Let’s talk about cost overruns
We all know that profit is one of the many names of the game of business. However, simply making a few bucks isn’t enough to stay afloat; managing your costs is an essential part of profiting.
Cost overruns can rear their ugly head in a variety of ways, but among the most common are unrealistic budgeting, mismanaging an existing budget, or the wholly unfortunate circumstance of a misguided initial budget coupled with poor oversight.
If your budget is flawed but the management of your monetary assets is top-notch, your only hope is to make a plea for a more realistic budget. In this case, timing is key. If you wait a bit too long, it looks like you’re trying to cover your tail. On the other hand, if you jump the gun with your request, you might be sacrificing the “now” for the “soon to come,” which could be a bullet in your foot if you’re not careful.
Regardless of when you pull the trigger on asking for more, it’s imperative that you keep a meticulous record of what is going where for how much and for how long. Statistics will be in your corner when you knock on the door of the big wigs.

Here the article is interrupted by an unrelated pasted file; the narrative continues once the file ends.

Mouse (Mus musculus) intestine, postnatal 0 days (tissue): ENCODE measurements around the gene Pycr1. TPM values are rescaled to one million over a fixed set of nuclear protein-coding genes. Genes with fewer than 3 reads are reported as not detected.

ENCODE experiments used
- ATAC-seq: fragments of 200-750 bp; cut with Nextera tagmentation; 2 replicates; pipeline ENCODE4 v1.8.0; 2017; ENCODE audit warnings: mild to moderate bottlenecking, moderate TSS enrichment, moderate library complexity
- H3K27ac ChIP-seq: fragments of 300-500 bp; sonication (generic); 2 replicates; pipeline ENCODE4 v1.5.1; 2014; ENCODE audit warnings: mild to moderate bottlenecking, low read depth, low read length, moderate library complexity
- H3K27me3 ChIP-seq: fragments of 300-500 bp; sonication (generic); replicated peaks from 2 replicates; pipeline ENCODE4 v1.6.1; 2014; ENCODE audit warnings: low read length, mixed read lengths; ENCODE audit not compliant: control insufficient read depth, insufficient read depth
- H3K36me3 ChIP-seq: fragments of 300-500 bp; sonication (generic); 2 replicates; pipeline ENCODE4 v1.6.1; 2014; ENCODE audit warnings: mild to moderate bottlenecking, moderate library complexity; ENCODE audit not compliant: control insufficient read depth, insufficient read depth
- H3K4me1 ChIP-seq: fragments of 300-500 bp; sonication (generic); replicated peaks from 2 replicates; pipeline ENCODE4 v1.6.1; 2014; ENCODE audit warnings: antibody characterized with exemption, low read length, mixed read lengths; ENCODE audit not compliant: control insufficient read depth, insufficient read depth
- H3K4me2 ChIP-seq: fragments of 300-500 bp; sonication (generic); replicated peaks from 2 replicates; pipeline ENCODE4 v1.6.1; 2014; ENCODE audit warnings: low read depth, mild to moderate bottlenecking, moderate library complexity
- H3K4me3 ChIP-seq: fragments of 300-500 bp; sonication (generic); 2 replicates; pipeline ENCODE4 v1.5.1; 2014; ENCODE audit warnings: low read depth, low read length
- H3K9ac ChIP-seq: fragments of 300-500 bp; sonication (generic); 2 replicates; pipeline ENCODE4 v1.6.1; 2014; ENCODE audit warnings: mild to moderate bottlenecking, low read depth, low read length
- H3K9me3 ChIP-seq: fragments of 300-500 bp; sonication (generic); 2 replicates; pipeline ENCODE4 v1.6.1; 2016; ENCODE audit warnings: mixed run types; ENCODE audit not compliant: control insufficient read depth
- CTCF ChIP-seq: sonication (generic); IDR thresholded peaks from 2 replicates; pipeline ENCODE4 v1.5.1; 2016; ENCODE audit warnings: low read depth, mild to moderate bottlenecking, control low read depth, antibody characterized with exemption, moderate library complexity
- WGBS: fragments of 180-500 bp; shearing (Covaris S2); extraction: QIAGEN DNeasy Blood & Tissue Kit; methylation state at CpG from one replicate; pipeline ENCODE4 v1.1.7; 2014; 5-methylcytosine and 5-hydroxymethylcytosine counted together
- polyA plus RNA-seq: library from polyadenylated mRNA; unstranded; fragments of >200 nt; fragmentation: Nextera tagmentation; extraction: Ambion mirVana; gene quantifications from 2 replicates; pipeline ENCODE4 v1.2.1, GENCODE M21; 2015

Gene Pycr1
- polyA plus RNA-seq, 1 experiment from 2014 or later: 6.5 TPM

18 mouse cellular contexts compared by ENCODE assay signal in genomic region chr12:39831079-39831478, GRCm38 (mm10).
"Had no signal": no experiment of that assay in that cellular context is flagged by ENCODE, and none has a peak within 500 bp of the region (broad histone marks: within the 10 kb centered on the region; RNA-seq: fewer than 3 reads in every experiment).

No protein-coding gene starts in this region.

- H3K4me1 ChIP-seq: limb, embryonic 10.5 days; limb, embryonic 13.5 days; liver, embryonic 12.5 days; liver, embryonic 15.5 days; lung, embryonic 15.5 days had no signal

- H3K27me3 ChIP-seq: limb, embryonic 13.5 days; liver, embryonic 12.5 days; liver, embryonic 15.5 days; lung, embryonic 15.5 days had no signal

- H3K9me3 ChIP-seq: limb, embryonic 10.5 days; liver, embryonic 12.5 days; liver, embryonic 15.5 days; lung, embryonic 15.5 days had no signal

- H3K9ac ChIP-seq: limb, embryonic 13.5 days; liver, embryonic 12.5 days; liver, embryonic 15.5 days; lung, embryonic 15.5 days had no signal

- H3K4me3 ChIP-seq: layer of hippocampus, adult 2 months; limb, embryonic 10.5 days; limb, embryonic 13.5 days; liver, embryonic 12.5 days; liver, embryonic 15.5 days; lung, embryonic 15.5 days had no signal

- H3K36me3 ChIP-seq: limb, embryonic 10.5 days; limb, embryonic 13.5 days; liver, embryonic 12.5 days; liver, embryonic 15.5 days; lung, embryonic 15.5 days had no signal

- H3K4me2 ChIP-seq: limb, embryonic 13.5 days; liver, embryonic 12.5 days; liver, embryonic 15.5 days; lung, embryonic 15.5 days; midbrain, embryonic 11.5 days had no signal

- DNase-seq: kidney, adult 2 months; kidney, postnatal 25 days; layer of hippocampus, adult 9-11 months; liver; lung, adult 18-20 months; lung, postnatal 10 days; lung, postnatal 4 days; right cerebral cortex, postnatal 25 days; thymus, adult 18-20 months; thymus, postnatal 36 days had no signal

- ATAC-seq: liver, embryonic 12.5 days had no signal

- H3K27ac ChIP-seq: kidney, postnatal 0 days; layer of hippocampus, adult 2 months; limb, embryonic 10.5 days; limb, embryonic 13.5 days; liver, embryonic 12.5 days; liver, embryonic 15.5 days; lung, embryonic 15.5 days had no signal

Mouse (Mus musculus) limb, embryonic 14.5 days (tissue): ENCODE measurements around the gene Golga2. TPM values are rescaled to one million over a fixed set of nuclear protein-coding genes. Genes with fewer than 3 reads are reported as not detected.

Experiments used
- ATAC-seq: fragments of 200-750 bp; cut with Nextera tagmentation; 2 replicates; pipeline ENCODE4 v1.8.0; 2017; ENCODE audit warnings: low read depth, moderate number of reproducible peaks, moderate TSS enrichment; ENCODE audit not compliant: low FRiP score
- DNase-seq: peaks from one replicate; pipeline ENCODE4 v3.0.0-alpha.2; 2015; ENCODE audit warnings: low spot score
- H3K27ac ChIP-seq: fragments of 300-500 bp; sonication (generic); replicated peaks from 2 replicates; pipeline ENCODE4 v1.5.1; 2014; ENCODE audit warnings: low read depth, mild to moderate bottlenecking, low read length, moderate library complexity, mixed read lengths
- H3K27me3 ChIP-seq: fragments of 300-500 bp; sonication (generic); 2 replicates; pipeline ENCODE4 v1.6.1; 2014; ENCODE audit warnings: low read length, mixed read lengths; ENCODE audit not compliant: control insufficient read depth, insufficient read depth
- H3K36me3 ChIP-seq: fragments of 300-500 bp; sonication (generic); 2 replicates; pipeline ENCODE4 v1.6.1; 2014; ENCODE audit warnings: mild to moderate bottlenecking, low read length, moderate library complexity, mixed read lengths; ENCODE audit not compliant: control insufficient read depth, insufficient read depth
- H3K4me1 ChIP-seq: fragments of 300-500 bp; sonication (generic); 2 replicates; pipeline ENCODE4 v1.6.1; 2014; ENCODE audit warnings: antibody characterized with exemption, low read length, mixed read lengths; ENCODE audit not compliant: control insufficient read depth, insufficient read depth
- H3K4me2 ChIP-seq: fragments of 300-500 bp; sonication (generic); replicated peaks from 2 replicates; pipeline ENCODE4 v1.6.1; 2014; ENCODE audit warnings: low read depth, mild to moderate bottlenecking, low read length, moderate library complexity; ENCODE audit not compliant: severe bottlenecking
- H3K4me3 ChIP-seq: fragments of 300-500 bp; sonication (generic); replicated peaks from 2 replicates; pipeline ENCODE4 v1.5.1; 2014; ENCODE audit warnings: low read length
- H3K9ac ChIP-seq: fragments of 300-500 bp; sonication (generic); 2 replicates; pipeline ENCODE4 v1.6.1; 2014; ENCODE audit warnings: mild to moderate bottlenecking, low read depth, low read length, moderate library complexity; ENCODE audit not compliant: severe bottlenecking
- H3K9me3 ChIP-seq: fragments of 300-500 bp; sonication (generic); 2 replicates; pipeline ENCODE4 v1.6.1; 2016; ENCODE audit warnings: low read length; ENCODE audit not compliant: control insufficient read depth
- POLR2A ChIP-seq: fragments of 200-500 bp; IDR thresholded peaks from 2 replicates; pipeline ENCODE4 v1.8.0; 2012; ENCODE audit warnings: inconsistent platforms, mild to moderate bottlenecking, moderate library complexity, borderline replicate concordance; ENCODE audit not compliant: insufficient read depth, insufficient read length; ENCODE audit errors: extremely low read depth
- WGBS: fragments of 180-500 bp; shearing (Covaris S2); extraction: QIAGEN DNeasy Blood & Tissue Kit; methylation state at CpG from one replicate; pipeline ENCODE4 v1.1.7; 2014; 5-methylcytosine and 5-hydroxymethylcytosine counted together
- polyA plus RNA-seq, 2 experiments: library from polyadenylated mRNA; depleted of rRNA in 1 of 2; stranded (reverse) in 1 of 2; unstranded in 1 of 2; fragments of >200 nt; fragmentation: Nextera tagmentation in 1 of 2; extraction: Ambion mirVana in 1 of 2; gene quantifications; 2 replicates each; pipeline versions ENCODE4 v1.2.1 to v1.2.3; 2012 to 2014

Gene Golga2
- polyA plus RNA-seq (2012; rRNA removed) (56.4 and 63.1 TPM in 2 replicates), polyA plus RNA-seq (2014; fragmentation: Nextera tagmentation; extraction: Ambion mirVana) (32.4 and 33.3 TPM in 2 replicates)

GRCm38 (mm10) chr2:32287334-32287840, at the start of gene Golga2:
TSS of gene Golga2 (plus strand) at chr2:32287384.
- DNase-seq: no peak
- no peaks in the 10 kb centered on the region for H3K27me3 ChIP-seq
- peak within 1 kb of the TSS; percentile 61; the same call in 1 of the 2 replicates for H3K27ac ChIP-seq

What if the budget is already perfected?
If your budget makes sense but you’re experiencing cost overruns, by process of elimination, the management is the source of the discrepancy. It’s time to buckle down and make sure everything is running smoothly (you don’t necessarily need to micromanage, but you catch our drift).
If you’re coming down on your team in an effort to change the existing protocol for the greater good of your venture, some folks might see the increased supervision as overbearing. But don’t worry; you’re taking the necessary steps to come out on top. Nip it in the bud and catch it before it spirals, all the while reminding your team that change is often necessary for prosperity.
In the frightful event that you don’t have enough money to cover your costs and the money you do have is being poorly handled, the most intelligent approach would be to mend the management first. It’s tough to go around asking for change when you’ve got a beer bottle in your hand, you know? Fix the in-house issues before asking for more and you’ll be much better off.